Finding fault in a 34-yard run by a quarterback isn't something I typically set out to do, but a reader pointed out a segment on KNBR in which Greg Cosell of NFL Films offered up some of his thoughts on the San Francisco 49ers' loss to the Denver Broncos, and on that segment Cosell called out this particular play as an issue.
After looking at the play, a 34-yard run from quarterback Colin Kaepernick, who had just run 19 yards on the previous play, I have to agree with Cosell. It's an issue.
The play actually developed exactly as the 49ers intended it to develop. Tight end Vernon Davis ran a wheel route, and the 49ers ran verticals up the middle to take the safety out of the play. As a result of the safeties being taken out of it, Davis was glaringly wide open for the entire play, down the left sideline. He's wide open and it's an incredibly easy throw to make -- a quarterback with a pass-first mentality makes that throw and it's a touchdown.
"This is where I'd love to know how a guy was coached, because the play design worked perfectly," Cosell said. You can find the podcast here, it's the Cosell piece from Aug. 31.
He was right, as you can see above. Davis is at the top of your screen and he's open long before Kaepernick decides to run and definitely long before Kaepernick passes the line of scrimmage. You can also see that Kaepernick has adequate pass protection on the play. But Kaepernick sees the lane open and decides to run for it ... which is good, right?
He has the tools to run the ball, but he absolutely shouldn't have, here. Last season, I thought Kaepernick was the worst he's ever looked when it came to going through his progressions and looking over the whole field. He locked onto receivers and threw the ball even when they weren't open, all while completely missing wide open guys on the other side of the field.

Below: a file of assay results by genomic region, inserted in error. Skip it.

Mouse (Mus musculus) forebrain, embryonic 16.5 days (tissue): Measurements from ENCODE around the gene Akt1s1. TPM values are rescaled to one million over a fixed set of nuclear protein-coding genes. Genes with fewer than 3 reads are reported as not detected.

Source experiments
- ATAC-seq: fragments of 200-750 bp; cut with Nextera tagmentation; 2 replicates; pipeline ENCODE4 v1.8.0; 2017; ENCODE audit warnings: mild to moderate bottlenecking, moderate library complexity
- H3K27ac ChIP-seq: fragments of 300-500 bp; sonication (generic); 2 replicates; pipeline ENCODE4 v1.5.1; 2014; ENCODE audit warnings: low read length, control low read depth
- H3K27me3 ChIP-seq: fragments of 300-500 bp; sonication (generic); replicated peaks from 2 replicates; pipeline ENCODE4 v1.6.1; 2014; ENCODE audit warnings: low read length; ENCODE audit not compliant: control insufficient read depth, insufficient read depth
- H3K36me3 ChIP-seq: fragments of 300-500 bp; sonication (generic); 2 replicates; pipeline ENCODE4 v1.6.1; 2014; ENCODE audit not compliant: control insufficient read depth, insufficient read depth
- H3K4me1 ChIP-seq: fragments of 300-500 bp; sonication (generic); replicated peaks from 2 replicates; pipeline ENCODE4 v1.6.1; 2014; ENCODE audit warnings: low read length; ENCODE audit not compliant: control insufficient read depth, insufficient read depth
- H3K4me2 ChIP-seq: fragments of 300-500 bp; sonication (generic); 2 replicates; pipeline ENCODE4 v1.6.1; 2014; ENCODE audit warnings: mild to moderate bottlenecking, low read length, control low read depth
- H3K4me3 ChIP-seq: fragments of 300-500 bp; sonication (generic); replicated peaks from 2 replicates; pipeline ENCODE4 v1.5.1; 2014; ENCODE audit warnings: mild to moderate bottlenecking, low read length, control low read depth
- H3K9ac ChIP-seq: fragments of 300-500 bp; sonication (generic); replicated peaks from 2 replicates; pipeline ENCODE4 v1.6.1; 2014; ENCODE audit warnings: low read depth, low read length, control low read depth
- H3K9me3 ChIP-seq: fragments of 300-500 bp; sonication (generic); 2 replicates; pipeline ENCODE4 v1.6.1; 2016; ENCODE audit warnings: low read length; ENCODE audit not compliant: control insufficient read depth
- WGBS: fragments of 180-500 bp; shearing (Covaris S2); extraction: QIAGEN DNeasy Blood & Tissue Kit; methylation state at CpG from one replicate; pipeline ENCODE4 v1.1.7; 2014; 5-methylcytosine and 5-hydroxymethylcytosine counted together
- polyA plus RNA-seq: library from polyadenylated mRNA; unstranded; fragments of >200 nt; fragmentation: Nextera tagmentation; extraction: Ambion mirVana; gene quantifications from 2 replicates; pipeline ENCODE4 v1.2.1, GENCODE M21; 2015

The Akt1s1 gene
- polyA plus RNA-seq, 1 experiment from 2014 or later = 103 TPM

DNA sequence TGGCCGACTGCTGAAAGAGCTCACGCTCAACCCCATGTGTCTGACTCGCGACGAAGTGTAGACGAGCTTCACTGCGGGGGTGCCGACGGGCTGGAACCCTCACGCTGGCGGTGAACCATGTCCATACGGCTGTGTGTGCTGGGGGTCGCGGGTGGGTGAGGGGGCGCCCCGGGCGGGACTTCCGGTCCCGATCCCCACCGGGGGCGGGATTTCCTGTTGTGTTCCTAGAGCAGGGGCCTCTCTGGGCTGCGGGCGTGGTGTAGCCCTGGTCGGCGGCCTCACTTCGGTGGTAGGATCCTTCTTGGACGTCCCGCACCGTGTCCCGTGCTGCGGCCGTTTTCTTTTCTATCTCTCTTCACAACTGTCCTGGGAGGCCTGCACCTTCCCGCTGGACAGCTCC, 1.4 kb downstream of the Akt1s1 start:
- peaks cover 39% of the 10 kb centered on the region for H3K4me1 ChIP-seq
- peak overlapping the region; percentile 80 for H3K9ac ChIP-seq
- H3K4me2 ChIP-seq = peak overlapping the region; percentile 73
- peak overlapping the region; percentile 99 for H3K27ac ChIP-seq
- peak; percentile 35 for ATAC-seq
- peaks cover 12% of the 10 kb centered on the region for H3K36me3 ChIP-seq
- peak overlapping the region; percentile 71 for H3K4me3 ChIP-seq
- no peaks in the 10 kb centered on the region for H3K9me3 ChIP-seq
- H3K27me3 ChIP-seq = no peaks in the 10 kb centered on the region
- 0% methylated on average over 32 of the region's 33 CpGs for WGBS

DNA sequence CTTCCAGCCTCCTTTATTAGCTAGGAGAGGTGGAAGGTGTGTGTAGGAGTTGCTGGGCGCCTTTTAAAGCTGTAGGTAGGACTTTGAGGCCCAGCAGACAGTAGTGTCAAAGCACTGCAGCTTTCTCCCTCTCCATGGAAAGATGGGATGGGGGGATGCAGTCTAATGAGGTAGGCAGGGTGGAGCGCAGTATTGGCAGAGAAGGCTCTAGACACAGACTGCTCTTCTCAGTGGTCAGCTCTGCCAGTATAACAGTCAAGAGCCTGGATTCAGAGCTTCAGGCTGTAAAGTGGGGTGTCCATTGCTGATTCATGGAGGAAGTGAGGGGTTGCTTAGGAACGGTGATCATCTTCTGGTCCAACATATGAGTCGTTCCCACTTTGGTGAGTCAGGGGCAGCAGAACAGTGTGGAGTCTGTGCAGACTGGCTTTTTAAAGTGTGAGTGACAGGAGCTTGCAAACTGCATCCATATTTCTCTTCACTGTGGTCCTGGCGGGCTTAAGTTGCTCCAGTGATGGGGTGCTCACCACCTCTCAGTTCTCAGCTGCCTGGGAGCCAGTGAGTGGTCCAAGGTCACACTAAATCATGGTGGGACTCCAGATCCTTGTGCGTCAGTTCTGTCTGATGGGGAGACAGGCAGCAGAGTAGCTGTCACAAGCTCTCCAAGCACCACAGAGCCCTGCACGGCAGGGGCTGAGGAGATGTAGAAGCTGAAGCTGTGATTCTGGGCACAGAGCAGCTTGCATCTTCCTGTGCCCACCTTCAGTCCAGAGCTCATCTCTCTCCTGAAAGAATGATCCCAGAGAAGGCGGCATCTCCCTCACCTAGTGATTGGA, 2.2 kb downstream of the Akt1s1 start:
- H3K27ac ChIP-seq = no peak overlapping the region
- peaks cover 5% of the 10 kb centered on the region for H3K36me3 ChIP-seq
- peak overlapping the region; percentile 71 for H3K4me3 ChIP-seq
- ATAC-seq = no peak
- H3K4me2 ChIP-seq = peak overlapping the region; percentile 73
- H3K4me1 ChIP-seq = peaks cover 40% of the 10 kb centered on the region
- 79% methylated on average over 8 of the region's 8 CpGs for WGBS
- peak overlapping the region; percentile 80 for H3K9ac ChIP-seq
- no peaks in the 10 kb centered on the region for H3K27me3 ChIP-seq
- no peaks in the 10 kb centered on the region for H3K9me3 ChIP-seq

It was frustrating, and while he hasn't done much in the preseason I did notice him going through his progressions more (this time around, he's just been missing the guys he identifies as open), which is why this play is so frustrating.
"Now, he ran for 34 yards. I know he did, 34 yards is still 34 yards," Cosell said, "But, to me, as you're really trying to teach a guy next level quarterbacking, that's a throw you have to make."
Below, we've got an example of the previous play, in which Kaepernick ran 19 yards because he absolutely had to:
The Broncos immediately collapse the left side of San Francisco's line, the 49ers have no receivers immediately open -- the routes are still taking too long to develop, in my opinion -- and Kaepernick makes the decision to run for it. He picks up 19 yards and looks good doing it. That's a great play from him, and one of the reasons Kaepernick is a good quarterback.
Sometimes I think people forget that. Keapernick IS a good quarterback. I have been hard on him, especially this offseason, because I thought he was beyond the fundamental mistakes he made with regularity last season. There are definitely factors that contribute to his struggles -- the aforementioned long-developing receiver routes and the abysmal play of the offensive line to name a couple -- but Kaepernick needs to be able to make the throws when plays do work as designed.